Respiratory Distress Syndrome (RDS) is a serious condition that most often afflicts premature infants, although other babies can also have the condition. These infants are unable to breathe properly without oxygen and other medical interventions. The syndrome can be deadly, but with the right treatment, infants often survive and thrive. When RDS cannot be prevented, advanced medical treatments can often save the infant.
In addition, adults can suffer from this dangerous condition, Acute Respiratory Distress Syndrome (ARDS), most often afflicts patients with other underlying conditions. Both RDS and ARDS require immediate, expert treatment to prevent fatalities.
Babies develop RDS when their lungs do not produce enough surfactant, a liquid produced by the lungs that keeps the airways, or alveoli, open, allowing the infants to breathe. When lungs have too little surfactant, the alveoli collapse after each breath the baby takes. The infants then have to struggle to take each breath and may become too exhausted to keep trying. Also, this lack of oxygen can cause acidosis, a buildup of acid in the blood, which can damage other body organs. An RDS baby needs help to survive.
The fetus begins to produce surfactant at around 26 weeks, so babies born before 28 weeks are particularly susceptible to RDS.
Adults usually develop ARDS due to an underlying condition such as heart disease, head and chest trauma, and sepsis. Tiny blood vessels in the lungs leak fluid into the alveoli, making breathing extremely difficult.
Babies with RDS usually show several symptoms, including blue skin tone, rapid breathing, chest retractions and flaring nostrils. Doctors take several factors into consideration before making this diagnosis. In addition to the baby’s appearance and breathing struggles, they will look at chest x-rays, blood gas tests and a heart ultrasound before making an official determination.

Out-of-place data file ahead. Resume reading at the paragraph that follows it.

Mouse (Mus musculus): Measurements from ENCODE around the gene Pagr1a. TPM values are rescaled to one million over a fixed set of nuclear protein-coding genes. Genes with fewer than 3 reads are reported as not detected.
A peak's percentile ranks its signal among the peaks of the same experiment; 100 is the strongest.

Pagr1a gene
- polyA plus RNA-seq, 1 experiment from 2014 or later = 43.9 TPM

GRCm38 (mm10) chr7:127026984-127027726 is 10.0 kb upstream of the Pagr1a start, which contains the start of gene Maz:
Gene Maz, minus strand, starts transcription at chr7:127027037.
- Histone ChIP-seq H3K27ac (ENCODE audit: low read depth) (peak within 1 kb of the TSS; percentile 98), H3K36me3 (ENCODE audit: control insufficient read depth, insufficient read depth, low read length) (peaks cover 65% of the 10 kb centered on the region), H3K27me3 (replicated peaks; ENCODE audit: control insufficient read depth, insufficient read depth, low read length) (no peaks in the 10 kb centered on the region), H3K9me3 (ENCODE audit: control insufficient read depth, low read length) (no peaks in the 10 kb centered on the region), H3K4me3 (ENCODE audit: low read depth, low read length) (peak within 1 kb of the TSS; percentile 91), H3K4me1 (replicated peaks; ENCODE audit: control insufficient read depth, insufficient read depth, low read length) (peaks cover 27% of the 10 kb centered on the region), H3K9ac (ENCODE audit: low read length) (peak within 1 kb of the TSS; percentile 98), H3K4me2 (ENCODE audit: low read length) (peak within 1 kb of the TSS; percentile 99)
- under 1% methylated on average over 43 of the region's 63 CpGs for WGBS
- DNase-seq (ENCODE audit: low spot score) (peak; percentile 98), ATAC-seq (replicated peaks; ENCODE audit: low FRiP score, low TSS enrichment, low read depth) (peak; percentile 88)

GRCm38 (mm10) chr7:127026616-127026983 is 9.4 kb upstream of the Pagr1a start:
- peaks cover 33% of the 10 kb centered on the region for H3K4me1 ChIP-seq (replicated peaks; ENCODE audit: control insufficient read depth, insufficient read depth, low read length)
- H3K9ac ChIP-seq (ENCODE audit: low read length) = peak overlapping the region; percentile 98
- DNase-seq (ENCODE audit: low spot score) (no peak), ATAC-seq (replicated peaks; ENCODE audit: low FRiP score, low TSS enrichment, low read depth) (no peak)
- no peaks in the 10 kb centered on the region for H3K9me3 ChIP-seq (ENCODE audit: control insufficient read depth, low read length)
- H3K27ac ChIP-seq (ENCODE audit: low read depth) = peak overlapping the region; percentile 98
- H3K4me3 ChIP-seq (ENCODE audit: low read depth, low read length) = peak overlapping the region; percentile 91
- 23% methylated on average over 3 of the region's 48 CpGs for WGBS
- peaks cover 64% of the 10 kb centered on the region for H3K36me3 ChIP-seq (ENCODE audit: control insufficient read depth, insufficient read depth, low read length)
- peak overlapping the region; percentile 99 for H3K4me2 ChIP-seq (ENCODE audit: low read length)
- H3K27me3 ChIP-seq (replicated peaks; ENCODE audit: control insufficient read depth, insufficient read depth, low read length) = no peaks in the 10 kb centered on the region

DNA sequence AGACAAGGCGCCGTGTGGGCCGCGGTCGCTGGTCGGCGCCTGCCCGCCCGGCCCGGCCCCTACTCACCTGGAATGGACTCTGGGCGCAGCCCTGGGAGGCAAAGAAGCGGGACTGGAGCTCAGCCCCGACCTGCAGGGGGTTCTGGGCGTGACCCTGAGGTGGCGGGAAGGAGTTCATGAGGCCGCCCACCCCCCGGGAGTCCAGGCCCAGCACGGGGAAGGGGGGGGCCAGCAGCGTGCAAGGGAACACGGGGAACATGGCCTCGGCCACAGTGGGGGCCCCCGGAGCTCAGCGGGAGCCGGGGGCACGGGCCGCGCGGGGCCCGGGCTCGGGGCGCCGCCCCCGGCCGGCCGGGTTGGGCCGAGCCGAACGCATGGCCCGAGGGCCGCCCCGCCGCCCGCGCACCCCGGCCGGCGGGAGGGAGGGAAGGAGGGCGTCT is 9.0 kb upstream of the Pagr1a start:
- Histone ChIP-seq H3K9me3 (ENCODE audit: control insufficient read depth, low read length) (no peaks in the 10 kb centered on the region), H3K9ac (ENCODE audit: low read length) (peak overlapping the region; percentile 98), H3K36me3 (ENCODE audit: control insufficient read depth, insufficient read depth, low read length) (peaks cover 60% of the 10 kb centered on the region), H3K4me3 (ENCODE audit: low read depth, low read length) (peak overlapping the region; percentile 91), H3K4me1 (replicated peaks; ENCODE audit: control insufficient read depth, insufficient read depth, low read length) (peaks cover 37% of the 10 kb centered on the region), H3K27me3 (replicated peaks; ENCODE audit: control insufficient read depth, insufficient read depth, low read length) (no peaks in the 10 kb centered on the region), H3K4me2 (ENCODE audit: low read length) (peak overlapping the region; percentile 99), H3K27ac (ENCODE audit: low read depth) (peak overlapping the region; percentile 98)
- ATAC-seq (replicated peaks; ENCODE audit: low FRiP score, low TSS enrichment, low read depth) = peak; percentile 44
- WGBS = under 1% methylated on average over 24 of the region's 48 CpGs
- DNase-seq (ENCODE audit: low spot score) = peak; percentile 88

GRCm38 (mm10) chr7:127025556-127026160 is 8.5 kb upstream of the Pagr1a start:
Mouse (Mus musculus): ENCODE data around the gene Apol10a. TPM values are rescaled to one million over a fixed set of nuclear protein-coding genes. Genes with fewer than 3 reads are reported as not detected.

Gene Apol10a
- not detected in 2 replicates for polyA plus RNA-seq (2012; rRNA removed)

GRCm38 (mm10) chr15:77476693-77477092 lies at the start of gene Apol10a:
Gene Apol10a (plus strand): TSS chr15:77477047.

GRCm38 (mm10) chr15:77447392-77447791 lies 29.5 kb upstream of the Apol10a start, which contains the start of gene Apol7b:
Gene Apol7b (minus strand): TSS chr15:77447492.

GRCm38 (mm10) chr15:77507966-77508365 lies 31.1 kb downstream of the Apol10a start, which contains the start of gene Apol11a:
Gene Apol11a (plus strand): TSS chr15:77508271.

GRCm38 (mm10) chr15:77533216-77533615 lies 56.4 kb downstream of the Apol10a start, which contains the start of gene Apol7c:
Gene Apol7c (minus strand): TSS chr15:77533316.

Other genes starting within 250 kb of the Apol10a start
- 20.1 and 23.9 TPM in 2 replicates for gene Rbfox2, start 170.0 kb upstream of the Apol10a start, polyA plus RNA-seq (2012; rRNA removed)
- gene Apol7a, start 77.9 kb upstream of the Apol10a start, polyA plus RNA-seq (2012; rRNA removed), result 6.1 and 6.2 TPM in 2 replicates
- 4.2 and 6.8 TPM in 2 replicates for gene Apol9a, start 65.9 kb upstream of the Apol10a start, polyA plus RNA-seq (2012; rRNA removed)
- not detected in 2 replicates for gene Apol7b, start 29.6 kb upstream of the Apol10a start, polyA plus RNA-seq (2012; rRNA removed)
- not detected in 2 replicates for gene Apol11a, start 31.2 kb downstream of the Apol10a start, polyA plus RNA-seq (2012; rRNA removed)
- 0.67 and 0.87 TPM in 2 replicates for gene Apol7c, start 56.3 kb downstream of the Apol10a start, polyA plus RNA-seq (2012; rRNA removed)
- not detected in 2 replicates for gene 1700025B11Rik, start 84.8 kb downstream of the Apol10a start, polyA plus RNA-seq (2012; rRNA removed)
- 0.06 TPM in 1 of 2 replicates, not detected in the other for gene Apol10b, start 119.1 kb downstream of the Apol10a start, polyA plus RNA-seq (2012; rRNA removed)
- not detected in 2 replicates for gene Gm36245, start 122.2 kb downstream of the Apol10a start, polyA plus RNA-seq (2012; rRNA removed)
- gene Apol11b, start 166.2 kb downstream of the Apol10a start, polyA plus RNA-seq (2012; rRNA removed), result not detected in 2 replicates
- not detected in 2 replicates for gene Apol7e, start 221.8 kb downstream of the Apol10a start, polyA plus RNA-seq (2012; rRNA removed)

Adults with ARDS may experience extreme shortness of breath, low blood pressure, confusion, fatigue and rapid, troubled breathing.
Doctors may insert a breathing tube into RDS babies, attach a respirator to breathe for the infant or use a continuous positive airway pressure machine (CPAP). These tiny patients may also receive surfactant replacement therapy, which uses an artificial surfactant. This substance is a powder mixed with sterile water and given to the baby through a breathing tube. It’s most effective when started within six hours of birth. Doctors may also give artificial surfactant as a preventative treatment to high-risk infants. Even with these treatments, the condition often becomes more severe during the first 48-72 hours after birth before it begins to improve.
For adults, treatment includes supplementing oxygen, either through a mask or by way of a ventilator. Their fluids are carefully managed to prevent additional stress on the lungs and other vital organs. They may also receive medications to treat possible side effects of ARDS.
Some infants do develop serious complications from RDS, most involving air leaks from the lungs. Air may leak into the chest wall and the lungs’ outer tissues, into the sac around the heart, into the space behind the sternum and between the alveoli. On occasion, the patient can develop chronic lung disease.
Adults may also develop chronic lung disease as well as blood clots, infections and pulmonary scarring., all potentially life-threatening conditions.
RDS can be fatal for infants, but oxygen treatments and surfactant replacement can help many sufferers overcome this issue and completely recover. Since prematurity is the main cause of RDS, reducing the number of early births is the best prevention. However, in some instances, doctors can give women who are experiencing premature birth or who are at risk of it a corticosteroid injection to hasten the development of the baby’s lungs These sophisticated treatments greatly improve the odds for an RDS baby.
ARDS often proves fatal for adults, in part because many who are afflicted already have serious illness or injury. However, treatments have improved, allowing more ARDS sufferers to survive.